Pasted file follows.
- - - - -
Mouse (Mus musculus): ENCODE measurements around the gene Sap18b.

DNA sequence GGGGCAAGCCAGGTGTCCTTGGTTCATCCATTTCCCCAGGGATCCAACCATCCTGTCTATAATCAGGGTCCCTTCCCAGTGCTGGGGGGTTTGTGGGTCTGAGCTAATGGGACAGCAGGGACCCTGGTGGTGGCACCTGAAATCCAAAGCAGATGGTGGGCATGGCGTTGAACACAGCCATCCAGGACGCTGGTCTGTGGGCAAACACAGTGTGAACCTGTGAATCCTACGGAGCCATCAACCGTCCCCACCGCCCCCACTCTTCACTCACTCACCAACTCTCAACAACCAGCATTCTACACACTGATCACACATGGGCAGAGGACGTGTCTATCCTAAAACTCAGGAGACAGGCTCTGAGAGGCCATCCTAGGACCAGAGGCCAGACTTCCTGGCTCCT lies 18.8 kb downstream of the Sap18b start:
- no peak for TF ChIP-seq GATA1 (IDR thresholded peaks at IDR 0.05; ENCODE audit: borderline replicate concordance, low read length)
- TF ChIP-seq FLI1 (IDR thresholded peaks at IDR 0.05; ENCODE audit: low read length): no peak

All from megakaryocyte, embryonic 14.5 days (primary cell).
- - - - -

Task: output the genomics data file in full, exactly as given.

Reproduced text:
Mouse (Mus musculus): ENCODE measurements around the gene Sap18b.

DNA sequence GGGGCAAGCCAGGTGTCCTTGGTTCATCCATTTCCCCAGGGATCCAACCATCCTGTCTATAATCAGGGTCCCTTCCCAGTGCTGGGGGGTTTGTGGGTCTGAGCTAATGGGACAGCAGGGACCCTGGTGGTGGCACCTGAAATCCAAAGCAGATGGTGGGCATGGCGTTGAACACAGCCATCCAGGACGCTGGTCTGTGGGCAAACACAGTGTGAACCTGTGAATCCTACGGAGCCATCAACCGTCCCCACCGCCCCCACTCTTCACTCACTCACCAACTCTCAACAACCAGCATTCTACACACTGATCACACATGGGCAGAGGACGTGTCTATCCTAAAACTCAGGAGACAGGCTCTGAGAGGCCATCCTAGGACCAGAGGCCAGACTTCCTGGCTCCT lies 18.8 kb downstream of the Sap18b start:
- no peak for TF ChIP-seq GATA1 (IDR thresholded peaks at IDR 0.05; ENCODE audit: borderline replicate concordance, low read length)
- TF ChIP-seq FLI1 (IDR thresholded peaks at IDR 0.05; ENCODE audit: low read length): no peak

All from megakaryocyte, embryonic 14.5 days (primary cell).